Is natural and correct to say something passed over me meaning it didn't affect me in any way? For example:

The economic crisis passed over me. I didn't lose my job.

If doesn't sound good, could you tell me what you would say to communicate it.

  • 1
    Passed me by, or past by me. Jun 15, 2020 at 12:15
  • @BruceMurray is past by me a typo?
    – Peter
    Jun 15, 2020 at 12:25
  • Yes. I'm on a phone with predictive text. Thanks for the heads up. Jun 15, 2020 at 12:26
  • Using over is not incorrect. There are variants which use over such as "I was passed over for promotion" and "the remark passed over his head." Jun 15, 2020 at 13:57
  • I can't help thinking there's something of a "subject inversion" going on here. It's not so much that the crisis passed me by (even though that's how we normally phrase it). Rather it's that I passed by the crisis (without really noticing and/or being affected by it). It feels a bit like “The ticket is printing” vs “…is being printed” to me, but I don't actually know if it really is an example of The Middle Construction. Jun 15, 2020 at 15:07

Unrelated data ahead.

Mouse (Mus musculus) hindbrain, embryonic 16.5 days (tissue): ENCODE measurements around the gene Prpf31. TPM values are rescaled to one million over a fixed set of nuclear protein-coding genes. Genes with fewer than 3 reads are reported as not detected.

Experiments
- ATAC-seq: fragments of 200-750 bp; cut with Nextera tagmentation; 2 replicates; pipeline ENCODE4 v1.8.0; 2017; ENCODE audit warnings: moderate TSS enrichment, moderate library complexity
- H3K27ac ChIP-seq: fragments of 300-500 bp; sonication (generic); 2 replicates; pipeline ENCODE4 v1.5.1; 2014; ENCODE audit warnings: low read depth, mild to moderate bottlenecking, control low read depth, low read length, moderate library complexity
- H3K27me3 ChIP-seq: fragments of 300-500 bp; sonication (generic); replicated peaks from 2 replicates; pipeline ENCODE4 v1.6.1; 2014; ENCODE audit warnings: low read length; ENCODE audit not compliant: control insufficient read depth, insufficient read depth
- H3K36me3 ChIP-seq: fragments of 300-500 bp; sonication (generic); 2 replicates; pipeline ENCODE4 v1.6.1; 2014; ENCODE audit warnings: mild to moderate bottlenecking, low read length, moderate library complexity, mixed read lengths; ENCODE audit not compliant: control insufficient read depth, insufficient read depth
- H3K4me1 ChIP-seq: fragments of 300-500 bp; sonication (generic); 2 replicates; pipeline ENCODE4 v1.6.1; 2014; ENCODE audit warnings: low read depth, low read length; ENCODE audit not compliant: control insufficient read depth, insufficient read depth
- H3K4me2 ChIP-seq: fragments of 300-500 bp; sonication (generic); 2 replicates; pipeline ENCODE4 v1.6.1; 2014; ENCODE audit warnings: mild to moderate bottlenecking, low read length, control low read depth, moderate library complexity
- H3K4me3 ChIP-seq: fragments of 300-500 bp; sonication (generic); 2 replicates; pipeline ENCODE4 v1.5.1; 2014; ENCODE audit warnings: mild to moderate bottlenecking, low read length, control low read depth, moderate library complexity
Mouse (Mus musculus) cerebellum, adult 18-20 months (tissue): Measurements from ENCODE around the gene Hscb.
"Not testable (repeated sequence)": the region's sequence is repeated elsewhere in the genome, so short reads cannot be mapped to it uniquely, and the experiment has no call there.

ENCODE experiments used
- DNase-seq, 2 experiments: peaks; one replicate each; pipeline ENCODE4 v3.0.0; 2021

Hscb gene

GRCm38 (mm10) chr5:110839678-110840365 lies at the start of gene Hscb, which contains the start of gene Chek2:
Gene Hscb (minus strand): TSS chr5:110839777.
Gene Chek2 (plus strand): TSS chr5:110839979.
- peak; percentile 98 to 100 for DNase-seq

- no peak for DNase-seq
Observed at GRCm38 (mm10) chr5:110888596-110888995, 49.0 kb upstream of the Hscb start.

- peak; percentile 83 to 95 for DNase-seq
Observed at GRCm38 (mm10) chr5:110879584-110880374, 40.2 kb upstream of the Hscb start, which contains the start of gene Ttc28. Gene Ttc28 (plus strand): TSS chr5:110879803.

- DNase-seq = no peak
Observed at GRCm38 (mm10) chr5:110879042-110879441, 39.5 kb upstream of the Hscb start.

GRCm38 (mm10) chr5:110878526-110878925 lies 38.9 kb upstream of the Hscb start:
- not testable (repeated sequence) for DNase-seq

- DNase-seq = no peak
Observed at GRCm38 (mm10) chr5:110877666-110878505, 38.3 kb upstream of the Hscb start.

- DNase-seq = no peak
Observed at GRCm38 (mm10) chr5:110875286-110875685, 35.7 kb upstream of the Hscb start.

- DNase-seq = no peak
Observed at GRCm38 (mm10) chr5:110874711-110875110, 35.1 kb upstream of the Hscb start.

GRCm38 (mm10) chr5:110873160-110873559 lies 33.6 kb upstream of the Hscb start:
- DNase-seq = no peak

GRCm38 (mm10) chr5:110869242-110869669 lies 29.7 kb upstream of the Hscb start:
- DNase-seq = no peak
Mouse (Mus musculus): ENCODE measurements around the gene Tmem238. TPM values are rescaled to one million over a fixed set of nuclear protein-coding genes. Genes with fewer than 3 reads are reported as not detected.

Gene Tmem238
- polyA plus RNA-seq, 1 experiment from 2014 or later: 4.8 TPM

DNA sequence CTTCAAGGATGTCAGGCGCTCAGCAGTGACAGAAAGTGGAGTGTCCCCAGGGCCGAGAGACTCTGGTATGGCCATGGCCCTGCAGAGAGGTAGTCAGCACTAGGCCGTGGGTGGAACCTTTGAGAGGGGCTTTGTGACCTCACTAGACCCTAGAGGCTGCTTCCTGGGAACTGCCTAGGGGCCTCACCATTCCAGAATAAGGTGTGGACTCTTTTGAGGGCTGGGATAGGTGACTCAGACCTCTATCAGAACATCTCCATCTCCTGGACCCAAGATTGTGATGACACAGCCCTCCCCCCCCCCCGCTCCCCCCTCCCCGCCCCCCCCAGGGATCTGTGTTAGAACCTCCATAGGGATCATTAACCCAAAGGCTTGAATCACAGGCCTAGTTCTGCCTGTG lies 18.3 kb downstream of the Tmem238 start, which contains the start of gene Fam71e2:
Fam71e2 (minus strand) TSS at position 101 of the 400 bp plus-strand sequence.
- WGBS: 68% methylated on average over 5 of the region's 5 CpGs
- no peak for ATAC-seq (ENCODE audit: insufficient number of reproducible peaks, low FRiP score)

1 Answer 1


These are common ways of expressing that someone was not affected by an event or circumstance:

The economic crisis bypassed me

The economic crisis passed me by.

The economic crisis passed by me.

"Over" is more likely to suggest that a person was affected:

The crisis was over my family for many months. (We felt its effect)

A wave of regret passed over me. (I felt intense regret)

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